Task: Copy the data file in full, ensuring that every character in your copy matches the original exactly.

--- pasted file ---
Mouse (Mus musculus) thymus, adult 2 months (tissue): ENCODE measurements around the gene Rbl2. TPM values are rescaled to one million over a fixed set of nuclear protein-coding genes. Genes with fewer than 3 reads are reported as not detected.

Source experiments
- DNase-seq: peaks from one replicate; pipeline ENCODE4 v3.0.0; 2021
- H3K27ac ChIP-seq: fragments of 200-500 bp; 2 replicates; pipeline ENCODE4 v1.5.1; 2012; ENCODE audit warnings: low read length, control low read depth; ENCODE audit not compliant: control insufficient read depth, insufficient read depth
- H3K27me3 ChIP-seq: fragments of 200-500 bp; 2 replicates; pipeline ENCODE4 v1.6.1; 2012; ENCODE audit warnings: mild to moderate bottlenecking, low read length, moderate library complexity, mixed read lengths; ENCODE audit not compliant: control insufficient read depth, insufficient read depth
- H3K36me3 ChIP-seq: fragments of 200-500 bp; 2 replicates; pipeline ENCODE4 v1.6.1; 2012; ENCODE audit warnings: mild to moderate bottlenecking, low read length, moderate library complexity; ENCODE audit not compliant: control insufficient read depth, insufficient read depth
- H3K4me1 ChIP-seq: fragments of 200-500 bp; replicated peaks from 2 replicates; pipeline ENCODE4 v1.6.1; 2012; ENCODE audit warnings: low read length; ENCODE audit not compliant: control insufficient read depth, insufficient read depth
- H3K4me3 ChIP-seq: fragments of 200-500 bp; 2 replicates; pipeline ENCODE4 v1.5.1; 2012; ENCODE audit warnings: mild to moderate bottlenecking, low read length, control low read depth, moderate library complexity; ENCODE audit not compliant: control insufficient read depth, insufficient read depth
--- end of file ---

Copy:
Mouse (Mus musculus) thymus, adult 2 months (tissue): ENCODE measurements around the gene Rbl2. TPM values are rescaled to one million over a fixed set of nuclear protein-coding genes. Genes with fewer than 3 reads are reported as not detected.

Source experiments
- DNase-seq: peaks from one replicate; pipeline ENCODE4 v3.0.0; 2021
- H3K27ac ChIP-seq: fragments of 200-500 bp; 2 replicates; pipeline ENCODE4 v1.5.1; 2012; ENCODE audit warnings: low read length, control low read depth; ENCODE audit not compliant: control insufficient read depth, insufficient read depth
- H3K27me3 ChIP-seq: fragments of 200-500 bp; 2 replicates; pipeline ENCODE4 v1.6.1; 2012; ENCODE audit warnings: mild to moderate bottlenecking, low read length, moderate library complexity, mixed read lengths; ENCODE audit not compliant: control insufficient read depth, insufficient read depth
- H3K36me3 ChIP-seq: fragments of 200-500 bp; 2 replicates; pipeline ENCODE4 v1.6.1; 2012; ENCODE audit warnings: mild to moderate bottlenecking, low read length, moderate library complexity; ENCODE audit not compliant: control insufficient read depth, insufficient read depth
- H3K4me1 ChIP-seq: fragments of 200-500 bp; replicated peaks from 2 replicates; pipeline ENCODE4 v1.6.1; 2012; ENCODE audit warnings: low read length; ENCODE audit not compliant: control insufficient read depth, insufficient read depth
- H3K4me3 ChIP-seq: fragments of 200-500 bp; 2 replicates; pipeline ENCODE4 v1.5.1; 2012; ENCODE audit warnings: mild to moderate bottlenecking, low read length, control low read depth, moderate library complexity; ENCODE audit not compliant: control insufficient read depth, insufficient read depth